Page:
Ni Ping: Grandma Lives on in Actress' Writing

May 5, 2017  By Mei Jia  Editor: Jane Wang

The newest edition of Quotations of Grandma. [China Daily]


Grandmothers play important roles for many Chinese. Unlike in the West, many of them live and grow up in a family of three to four generations.

Ni Ping, actress and one of the country's best-known TV anchors who hosted the CCTV Spring Festival Gala 12 times, establishes herself as a sincere, congenial, and empathic speaker, whose plain and full-of-life words have the power to move people to tears.

"I get that from my grandma," Ni says.

She has recorded her grandmother's quotations and memories of living with her for 50 years in a book. The book gets popular and its newest edition, published last month, invites young readers to ponder on family tradition as well as ways to return love and care to the elderly.

Ni had a difficult time when her son was found ill shortly after birth, and she had to stop working to get him treatment. It was in 1999, when her hosting career was at its peak. She was upset and began to smoke cigarettes.

It was her grandma who calmed her, and encouraged her with colloquial and simple words: "If you're not beaten, everything can be settled; if you give up and let yourself fall, nobody could help you to stand up. If you are not the one to save your kid, nobody can. Grandma believes you can."

She made it, finally. A decade after that, her son recovered. As Ni shared this part of the book to young audience at The Reader show on the CCTV in March, they were touched.

"To me, that shows there is no gap among generations of Chinese in terms of respect to the grandparents, and our deep links and attachments to them," says Dong Qing, anchor of the show.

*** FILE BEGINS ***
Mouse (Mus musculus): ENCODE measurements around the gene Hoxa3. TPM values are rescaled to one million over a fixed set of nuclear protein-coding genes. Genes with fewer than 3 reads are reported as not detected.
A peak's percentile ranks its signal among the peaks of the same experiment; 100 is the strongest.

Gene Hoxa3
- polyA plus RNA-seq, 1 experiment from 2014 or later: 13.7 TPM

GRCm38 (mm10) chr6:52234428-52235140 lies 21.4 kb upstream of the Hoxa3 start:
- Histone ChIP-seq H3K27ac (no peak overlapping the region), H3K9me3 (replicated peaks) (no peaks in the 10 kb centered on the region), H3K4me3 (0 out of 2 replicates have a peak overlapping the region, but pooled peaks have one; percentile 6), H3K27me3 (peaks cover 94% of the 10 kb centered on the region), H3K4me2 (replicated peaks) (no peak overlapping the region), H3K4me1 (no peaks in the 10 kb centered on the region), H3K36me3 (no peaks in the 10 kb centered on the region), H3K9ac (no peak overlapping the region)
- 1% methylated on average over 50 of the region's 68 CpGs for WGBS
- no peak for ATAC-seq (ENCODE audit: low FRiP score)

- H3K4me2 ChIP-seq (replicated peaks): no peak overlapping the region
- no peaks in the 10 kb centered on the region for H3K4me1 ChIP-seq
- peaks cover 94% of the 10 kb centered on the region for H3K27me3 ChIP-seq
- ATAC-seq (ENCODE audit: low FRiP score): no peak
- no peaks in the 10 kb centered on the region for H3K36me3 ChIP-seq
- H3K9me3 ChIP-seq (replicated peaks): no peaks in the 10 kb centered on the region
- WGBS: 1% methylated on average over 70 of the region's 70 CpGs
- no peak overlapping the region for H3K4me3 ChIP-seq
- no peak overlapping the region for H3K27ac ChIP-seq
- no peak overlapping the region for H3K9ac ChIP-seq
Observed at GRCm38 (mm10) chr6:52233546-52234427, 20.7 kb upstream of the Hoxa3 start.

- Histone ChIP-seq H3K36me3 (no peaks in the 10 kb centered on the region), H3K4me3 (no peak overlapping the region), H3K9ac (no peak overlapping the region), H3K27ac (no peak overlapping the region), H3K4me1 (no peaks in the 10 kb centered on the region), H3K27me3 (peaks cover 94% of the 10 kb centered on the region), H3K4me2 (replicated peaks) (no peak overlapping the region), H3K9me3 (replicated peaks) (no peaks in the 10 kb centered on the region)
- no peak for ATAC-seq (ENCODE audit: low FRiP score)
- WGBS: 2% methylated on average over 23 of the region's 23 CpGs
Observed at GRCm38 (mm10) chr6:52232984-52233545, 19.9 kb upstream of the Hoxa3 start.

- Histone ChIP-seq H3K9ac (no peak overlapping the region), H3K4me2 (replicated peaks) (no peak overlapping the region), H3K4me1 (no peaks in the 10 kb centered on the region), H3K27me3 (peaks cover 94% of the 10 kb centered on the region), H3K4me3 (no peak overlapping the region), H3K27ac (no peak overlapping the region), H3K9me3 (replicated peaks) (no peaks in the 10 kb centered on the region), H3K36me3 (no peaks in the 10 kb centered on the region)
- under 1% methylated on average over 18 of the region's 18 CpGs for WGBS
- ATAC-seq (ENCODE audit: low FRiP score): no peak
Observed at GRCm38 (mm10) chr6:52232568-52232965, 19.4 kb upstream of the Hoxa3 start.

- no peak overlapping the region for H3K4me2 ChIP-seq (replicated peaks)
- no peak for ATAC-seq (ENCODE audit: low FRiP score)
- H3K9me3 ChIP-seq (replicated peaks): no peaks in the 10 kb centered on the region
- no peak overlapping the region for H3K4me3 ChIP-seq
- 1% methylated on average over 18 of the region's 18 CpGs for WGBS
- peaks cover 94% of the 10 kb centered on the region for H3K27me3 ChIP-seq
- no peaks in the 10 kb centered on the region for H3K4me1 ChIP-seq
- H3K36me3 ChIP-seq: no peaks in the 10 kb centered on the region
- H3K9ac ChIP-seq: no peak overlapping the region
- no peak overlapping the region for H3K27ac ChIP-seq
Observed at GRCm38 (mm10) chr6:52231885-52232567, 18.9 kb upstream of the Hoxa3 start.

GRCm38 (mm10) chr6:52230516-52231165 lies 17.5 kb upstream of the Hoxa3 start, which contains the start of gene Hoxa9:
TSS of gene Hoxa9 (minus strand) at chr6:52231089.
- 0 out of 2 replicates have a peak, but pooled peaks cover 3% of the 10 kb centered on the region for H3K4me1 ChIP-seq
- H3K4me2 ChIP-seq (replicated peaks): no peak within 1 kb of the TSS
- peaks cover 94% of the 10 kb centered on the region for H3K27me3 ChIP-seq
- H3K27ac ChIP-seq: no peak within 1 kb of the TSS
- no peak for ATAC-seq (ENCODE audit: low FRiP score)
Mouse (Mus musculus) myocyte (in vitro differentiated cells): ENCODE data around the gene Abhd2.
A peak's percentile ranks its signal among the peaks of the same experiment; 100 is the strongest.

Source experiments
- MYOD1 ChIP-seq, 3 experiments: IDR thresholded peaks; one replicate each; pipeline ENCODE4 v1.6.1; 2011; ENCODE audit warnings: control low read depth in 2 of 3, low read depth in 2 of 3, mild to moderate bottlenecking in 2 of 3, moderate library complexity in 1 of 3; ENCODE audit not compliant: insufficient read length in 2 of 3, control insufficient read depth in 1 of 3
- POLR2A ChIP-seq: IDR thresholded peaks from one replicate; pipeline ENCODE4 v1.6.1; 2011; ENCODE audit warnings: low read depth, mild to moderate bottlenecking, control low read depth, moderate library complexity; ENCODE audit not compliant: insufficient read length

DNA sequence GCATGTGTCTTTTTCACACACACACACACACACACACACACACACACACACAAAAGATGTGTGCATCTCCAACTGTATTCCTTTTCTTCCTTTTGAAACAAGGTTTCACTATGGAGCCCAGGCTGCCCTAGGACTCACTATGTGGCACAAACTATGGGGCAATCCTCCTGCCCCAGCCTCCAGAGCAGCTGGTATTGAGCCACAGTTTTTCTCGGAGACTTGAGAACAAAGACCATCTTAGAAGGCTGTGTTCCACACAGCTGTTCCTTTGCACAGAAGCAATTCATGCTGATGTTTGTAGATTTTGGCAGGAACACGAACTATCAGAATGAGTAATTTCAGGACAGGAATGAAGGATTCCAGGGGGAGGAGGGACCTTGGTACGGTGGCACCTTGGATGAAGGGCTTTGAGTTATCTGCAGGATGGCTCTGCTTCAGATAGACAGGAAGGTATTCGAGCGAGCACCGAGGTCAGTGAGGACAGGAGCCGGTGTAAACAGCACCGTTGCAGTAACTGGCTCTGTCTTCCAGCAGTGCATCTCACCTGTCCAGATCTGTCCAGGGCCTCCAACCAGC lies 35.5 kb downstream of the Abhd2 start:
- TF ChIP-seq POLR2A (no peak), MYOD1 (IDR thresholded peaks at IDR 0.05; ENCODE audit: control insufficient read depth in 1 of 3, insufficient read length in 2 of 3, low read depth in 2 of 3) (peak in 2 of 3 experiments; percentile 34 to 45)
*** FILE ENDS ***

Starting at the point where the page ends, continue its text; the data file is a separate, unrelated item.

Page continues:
Quotations of Grandma was first published in 2010, two years after the "loving, elegant and intelligent" lady Ni depicts died at the age of 99.

Xinmin Evening News reported sales of 300,000 copies in 2012. The book won the Fifth Bing Xin Award for Essays, selected from 2,000 essays in total, saluting her literary qualities in the book.

The newly revised edition by Changjiang Literature and Art Publishing House has 10 new articles and 20 some new paintings by the author as illustrations.

"In poorer times and in better-off times, grandma shows the same composure and faith in life. Her words are like cabbages and radishes, not expensive but always delicious and good for your health," Ni says.

The newest version includes one article from her son, revealing a bigger picture of the family story.

Her colleague Bai Yansong says he hopes that more people would be interested in digging out and recording their own personal family history like Ni did, which will make good reads and leave stories for future studies.

Bai says the book also shows Ni's skillful and sincere ways of talking with the elder people. "Our grandparents may have stories as many as Ni's, but we just don't talk to them about that," he adds, thinking Ni knows the right way to treat and respect her elders.

Jing Yidan, another CCTV anchor, praised the writer's precise and vivid language in the book, adding that Ni is a versatile talent in speaking, painting and writing.

Ni, born in 1959, has published several books, including a collection of essays on her personal life, Days, which sold more than a million copies.

Ni picks up a childhood interest in drawing and paints to release longings for her grandma. Her paintings have been exhibited and published in collections.

"Grandma is the one who not only allows me to leave graffiti everywhere, but also to plays with the images as if they were alive, which has encouraged me greatly," Ni says.

An audio book, read by the author herself, is also available online.


A painting by Ni Ping. [China Daily]

A painting by Ni Ping. [China Daily]

A painting by Ni Ping. [China Daily]



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